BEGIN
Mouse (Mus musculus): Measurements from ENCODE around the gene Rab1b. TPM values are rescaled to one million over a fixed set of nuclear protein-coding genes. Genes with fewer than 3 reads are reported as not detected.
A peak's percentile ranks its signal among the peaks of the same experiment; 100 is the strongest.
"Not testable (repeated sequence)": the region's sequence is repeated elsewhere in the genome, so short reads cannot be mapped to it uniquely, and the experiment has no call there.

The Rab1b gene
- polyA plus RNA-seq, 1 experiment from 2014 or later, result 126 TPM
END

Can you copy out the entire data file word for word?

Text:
Mouse (Mus musculus): Measurements from ENCODE around the gene Rab1b. TPM values are rescaled to one million over a fixed set of nuclear protein-coding genes. Genes with fewer than 3 reads are reported as not detected.
A peak's percentile ranks its signal among the peaks of the same experiment; 100 is the strongest.
"Not testable (repeated sequence)": the region's sequence is repeated elsewhere in the genome, so short reads cannot be mapped to it uniquely, and the experiment has no call there.

The Rab1b gene
- polyA plus RNA-seq, 1 experiment from 2014 or later, result 126 TPM